Go to the Globe and Mail homepage

Jump to main navigationJump to main content

Police officers arrest a protester in Ciudad Juarez November 1, 2011. (Jose Luuis Gonzalez/REUTERS)
Police officers arrest a protester in Ciudad Juarez November 1, 2011. (Jose Luuis Gonzalez/REUTERS)

Globe Editorial

Torture will not win the Mexican drug war Add to ...

In its all-out offensive against the powerful crime syndicates that run the drug trade, Mexico has made some impressive strides, including the capture of the heads of almost every major cartel. But it has also made some mistakes.

In facing down a brutal and ruthless enemy, President Felipe Calderon was justified in taking very strong steps against the cartels. With the local police largely compromised, Mr. Calderon chose to deploy 50,000 soldiers, as well as members of the Navy and federal and state police, to battle the cartels. More than 46,000 people have died of drug-related violence since 2006.

While soldiers are only deployed at the request of the state governments, this strategy has nonetheless had some negative consequences. Some elements within the military now stand accused of a pervasive pattern of human-rights abuses against civilians. A report by Human Rights Watch documents more than 170 cases of torture – including beatings and electric shocks – committed by the military to extract information about organized crime; 39 disappearances that suggest the involvement of security forces; and evidence of 24 extrajudicial killings.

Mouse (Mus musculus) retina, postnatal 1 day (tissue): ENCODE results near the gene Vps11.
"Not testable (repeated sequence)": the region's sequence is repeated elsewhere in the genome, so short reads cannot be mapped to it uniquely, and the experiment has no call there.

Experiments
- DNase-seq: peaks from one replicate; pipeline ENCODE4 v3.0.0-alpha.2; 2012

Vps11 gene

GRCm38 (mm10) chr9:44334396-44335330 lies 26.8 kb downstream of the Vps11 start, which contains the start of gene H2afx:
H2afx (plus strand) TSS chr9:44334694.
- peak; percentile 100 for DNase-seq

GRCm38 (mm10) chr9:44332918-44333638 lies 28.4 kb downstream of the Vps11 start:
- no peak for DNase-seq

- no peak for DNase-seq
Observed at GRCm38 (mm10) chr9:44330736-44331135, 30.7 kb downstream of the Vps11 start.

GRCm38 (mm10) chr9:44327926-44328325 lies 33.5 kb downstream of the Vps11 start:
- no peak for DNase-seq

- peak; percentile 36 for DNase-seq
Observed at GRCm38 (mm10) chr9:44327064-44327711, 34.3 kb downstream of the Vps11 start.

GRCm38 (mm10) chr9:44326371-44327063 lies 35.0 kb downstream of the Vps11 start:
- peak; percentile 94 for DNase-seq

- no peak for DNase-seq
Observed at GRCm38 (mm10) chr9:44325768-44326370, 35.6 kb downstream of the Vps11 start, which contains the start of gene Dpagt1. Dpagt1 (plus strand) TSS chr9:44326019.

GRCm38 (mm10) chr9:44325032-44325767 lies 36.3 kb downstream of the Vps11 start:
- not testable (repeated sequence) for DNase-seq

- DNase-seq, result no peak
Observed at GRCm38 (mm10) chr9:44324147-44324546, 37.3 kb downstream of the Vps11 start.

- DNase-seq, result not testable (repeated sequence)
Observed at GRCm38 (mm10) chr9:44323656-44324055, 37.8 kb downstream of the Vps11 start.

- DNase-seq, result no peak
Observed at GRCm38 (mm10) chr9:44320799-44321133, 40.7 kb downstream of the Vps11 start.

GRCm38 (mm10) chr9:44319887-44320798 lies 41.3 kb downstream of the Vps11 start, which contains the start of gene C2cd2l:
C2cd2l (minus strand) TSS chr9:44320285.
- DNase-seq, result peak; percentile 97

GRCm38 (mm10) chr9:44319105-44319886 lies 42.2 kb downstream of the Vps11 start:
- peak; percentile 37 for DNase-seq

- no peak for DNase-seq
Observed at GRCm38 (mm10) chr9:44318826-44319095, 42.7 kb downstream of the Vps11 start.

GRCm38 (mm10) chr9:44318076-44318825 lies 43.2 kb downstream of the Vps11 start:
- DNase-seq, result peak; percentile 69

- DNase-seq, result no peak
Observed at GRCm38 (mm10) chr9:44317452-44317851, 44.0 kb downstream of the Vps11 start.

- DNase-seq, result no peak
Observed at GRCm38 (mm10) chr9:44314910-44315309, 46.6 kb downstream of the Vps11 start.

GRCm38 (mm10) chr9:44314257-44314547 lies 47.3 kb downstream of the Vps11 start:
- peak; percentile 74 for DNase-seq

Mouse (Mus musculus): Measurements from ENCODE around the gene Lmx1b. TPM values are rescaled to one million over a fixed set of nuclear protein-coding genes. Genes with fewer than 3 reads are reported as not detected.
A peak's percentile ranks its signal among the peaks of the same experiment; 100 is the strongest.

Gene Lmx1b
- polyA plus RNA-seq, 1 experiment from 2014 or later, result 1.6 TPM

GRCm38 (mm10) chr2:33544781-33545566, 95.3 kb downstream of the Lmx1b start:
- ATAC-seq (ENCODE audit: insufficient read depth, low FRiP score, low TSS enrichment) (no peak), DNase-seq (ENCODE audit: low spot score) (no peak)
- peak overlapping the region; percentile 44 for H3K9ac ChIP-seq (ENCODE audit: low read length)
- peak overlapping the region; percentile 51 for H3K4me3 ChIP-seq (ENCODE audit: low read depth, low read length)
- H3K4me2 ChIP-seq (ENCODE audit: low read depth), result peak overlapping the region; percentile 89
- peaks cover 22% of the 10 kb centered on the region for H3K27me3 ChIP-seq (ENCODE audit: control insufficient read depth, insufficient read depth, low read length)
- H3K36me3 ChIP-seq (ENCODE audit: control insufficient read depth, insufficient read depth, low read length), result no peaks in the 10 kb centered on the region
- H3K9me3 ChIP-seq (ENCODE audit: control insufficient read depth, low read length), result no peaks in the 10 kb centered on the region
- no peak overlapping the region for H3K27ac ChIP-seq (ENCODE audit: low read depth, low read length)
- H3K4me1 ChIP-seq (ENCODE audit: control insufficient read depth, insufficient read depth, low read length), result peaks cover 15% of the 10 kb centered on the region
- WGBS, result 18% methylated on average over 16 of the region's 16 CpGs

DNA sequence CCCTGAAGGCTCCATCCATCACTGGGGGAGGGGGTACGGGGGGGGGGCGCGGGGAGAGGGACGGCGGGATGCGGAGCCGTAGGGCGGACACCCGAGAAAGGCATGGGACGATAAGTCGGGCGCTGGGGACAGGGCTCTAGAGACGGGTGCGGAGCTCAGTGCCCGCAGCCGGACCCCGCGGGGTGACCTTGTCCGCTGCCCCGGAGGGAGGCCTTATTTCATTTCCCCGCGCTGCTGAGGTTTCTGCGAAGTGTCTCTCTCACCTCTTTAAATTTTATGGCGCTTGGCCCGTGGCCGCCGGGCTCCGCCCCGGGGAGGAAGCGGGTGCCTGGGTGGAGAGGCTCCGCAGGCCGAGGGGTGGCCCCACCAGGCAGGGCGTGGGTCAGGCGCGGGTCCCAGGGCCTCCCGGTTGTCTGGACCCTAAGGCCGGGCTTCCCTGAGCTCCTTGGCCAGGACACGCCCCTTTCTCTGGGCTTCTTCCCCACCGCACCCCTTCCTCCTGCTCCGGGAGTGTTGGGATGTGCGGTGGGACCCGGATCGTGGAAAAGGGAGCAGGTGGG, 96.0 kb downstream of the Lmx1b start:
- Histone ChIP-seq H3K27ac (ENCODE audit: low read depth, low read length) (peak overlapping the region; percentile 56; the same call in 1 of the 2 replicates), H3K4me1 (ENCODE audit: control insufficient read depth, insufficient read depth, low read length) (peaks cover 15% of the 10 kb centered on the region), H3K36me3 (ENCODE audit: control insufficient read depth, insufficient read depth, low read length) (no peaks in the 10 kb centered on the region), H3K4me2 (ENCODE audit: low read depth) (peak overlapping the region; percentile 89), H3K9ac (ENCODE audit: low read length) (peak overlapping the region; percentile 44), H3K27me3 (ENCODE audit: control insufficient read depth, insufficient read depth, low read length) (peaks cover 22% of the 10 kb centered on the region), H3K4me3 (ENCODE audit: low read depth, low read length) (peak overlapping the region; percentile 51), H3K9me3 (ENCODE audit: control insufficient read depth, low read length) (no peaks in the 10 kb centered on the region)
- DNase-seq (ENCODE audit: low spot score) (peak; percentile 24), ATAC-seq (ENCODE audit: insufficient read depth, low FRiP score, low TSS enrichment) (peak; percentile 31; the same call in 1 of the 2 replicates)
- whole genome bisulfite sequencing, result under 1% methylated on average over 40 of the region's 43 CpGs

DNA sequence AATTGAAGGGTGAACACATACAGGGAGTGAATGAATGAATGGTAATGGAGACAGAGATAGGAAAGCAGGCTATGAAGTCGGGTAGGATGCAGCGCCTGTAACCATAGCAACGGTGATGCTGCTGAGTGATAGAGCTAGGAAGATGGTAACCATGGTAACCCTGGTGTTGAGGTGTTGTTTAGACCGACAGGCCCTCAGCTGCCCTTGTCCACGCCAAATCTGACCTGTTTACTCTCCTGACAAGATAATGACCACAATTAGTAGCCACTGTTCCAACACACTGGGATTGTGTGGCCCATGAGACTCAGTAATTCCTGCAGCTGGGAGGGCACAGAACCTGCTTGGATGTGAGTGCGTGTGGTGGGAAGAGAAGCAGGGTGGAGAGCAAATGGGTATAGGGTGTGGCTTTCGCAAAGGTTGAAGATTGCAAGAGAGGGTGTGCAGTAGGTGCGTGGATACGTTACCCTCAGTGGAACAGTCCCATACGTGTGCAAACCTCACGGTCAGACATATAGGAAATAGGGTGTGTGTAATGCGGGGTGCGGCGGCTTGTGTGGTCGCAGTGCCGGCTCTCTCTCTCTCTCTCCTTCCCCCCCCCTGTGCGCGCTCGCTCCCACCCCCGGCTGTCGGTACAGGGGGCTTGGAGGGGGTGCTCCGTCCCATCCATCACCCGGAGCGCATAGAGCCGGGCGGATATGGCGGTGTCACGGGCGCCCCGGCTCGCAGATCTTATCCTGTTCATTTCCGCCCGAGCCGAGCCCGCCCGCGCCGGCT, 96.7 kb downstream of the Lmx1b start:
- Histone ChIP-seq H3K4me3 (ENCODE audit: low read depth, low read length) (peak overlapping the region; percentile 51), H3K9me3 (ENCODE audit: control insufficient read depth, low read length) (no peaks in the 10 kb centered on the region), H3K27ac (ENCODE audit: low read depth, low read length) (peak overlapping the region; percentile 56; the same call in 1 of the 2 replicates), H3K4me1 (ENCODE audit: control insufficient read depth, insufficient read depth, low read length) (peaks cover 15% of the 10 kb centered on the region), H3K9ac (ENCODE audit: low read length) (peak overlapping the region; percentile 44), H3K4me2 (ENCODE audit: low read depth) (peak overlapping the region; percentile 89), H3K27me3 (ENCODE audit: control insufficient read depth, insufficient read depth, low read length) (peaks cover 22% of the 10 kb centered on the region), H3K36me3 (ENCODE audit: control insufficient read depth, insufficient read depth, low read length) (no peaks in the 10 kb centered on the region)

While complaints against the military mount, there have been few credible prosecutions. Of the 1,615 investigations opened in the five states most affected by the drug violence since 2007, not one soldier has been convicted. (Of course, many cases are still ongoing, and may well result in convictions.)

It is naive for HRW not to expect some complaints of abuse, given soldiers are waging pitched battles against organized crime. But to restore public faith in the public security sector, Mr. Calderon must reform the practice of the military investigating complaints against itself. This process has been declared illegal by the Inter-American Court of Human Rights, as well as by Mexico’s own Supreme Court. All cases of military misconduct should be referred to civilian authorities, to remove the perception that soldiers have impunity.

Mr. Calderon was wise to meet a HRW delegation last week. It shows that the President, who has bravely confronted the narco-terrorists throughout his term, understands the need to temper Mexico’s fight with the protection of human rights. It is to be hoped that reforms to the police and judiciary will follow. Without a proper investigative process, Mexicans will lose faith that public security officials will protect their rights, and come to expect the worst.

Report Typo/Error

Follow us on Twitter: @GlobeDebate

Next story




Most popular videos »

More from The Globe and Mail

Most popular